Ty Jones uses mechanical engineering degree at The University of Tulsa to merge interests

Alumnus Ty Jones uses mechanical engineering degree to merge interests

When Ty Jones (BS ’17) of Memphis, Tennessee, was filling out college applications, he Googled the best petroleum engineering schools in the country. Search results showed The University of Tulsa was among the top three. TU’s history as a petroleum engineering leader worldwide was appealing, and he liked what he saw during his campus tour. Once at TU, Jones switched his major to mechanical engineering to learn about different types of technology and widen his view of engineering. “In mechanical engineering, you’re still able to do petroleum engineering,” he says. “It’s pretty much a win-win situation.”

Learn more about the Department of Mechanical Engineering.

ty jonesHis senior design project involved building a robotic arm and manufacturing different types of joint mechanisms for the device. Jones expanded his skillset and changed majors by reaching out to other versatile departments such as the Tandy School of Computer Science in the College of Engineering and Natural Sciences. “Just having labs open pretty much 24 hours and professors who are willing to help made it much easier for me to go about that switch and move closer to what I wanted to be,” he says.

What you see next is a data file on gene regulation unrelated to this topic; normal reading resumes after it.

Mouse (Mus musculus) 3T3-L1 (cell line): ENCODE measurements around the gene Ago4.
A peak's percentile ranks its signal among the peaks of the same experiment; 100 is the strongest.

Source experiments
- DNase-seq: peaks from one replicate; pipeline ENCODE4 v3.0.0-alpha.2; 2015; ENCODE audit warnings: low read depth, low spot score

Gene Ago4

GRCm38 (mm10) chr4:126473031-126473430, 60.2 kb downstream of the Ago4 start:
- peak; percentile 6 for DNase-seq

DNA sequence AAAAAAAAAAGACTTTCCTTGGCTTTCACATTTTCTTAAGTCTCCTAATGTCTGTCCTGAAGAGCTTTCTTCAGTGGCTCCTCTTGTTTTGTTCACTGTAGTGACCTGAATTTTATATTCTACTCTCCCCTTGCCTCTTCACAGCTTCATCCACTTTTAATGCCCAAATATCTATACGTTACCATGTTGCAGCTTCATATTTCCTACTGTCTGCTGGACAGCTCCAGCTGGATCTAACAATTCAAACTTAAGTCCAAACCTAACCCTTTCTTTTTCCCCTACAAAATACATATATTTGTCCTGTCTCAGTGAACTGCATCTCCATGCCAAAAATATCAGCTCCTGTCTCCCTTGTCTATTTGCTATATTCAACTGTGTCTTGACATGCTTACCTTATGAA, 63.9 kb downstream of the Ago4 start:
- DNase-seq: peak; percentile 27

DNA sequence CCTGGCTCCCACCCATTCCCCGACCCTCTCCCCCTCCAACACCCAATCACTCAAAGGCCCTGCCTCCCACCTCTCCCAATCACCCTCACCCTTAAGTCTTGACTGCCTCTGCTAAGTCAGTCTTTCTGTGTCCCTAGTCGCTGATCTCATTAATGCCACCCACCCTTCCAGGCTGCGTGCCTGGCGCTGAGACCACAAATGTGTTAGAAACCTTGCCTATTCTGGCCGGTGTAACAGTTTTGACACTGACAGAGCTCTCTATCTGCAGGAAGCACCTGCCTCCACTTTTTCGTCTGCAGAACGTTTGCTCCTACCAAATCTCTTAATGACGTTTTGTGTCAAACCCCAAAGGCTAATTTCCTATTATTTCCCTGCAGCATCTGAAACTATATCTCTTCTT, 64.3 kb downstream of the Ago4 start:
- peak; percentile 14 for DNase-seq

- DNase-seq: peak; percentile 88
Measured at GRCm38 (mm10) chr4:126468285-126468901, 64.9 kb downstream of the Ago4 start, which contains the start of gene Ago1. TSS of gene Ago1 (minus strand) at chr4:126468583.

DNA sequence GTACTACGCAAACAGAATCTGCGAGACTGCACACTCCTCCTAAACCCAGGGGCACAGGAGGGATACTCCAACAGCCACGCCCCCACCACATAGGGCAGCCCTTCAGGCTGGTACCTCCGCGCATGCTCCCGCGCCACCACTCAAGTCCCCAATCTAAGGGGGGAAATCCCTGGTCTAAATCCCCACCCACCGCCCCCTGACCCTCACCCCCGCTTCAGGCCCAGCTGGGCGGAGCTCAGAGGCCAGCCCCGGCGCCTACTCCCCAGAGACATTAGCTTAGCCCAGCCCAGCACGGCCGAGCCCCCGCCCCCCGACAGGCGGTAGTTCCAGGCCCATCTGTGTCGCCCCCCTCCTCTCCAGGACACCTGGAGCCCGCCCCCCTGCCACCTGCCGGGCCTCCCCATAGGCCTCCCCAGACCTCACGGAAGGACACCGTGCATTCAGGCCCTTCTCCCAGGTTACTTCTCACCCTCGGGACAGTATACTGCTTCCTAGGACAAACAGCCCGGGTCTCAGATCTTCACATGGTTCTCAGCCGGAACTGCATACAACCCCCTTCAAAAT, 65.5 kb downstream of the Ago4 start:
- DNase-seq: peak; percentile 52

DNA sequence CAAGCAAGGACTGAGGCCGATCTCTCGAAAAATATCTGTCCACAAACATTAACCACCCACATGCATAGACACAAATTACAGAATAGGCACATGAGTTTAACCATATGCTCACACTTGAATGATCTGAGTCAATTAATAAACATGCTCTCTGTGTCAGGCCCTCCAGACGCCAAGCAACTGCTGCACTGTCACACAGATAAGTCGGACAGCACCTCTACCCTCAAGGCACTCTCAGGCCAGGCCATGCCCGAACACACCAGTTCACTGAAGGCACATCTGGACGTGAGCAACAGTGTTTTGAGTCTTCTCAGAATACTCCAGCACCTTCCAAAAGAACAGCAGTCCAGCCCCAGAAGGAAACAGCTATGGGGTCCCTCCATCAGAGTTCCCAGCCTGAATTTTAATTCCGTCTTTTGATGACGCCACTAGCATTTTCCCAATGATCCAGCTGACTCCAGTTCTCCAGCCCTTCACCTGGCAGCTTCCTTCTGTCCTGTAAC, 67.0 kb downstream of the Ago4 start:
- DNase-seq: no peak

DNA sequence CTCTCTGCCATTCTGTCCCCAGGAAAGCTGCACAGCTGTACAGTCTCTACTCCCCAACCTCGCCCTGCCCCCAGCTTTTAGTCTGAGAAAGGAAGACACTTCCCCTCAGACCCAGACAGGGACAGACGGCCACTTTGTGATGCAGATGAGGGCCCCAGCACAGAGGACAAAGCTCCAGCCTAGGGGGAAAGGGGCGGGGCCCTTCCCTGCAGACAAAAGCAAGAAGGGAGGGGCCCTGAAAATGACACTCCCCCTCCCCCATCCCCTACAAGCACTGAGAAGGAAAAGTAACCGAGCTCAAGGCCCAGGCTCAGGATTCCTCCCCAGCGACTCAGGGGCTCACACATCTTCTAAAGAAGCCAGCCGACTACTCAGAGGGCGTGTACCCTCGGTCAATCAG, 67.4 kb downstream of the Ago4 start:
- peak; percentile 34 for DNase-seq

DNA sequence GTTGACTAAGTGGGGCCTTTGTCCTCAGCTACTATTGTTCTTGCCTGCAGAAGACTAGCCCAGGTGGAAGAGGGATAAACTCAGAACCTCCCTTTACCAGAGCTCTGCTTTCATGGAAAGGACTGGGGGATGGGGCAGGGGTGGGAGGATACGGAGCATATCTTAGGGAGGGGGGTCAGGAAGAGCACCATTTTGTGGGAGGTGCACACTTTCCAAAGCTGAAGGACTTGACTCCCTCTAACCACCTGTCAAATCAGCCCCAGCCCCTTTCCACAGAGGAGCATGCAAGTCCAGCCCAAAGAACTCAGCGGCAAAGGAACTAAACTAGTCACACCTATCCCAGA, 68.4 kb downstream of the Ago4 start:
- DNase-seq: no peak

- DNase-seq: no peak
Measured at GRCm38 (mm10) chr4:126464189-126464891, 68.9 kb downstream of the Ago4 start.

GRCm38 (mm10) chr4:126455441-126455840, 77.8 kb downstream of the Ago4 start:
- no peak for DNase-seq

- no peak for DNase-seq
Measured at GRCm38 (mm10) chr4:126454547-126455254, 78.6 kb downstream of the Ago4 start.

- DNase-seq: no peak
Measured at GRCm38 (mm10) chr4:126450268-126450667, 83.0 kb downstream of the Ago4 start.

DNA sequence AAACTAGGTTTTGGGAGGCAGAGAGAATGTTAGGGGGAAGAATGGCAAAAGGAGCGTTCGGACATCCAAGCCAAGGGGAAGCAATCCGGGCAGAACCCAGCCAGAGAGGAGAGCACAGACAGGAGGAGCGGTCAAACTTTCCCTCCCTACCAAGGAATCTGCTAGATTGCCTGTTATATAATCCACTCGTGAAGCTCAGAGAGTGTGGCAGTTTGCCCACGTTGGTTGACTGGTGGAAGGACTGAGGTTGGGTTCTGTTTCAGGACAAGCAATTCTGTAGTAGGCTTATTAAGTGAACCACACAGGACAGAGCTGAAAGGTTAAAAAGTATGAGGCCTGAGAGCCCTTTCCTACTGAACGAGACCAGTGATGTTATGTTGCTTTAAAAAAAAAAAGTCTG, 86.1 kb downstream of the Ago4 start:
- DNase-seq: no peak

By the time Jones graduated in December 2017, he had completed six internships in oil and gas, software and automotive technology. He also had acquired a full-time position as a software engineer at Jardum in Owasso, Oklahoma, an automotive and transportation technology company. “We have guys working on software for yachts and UTVs, and I’m actually working on an oil and gas project,” he says. “It ties into everything I’ve learned.”

Jones also has created 10 apps including one for TU that provides virtual campus tours to prospective students. With plans to make his life in Tulsa for the next few years, Jones hopes to merge his software and mechanical skills and one day build a technology company of his own. He aspires to be a “superb multitasker” along the same lines as Steve Jobs or Mark Zuckerberg, developing top-of-the-line technology in software, oil and gas, automotive, music and more. “I want to be an engineer who can do anything,” he says. “That’s what I pride myself on, and it’s crazy how it aligned so perfectly.”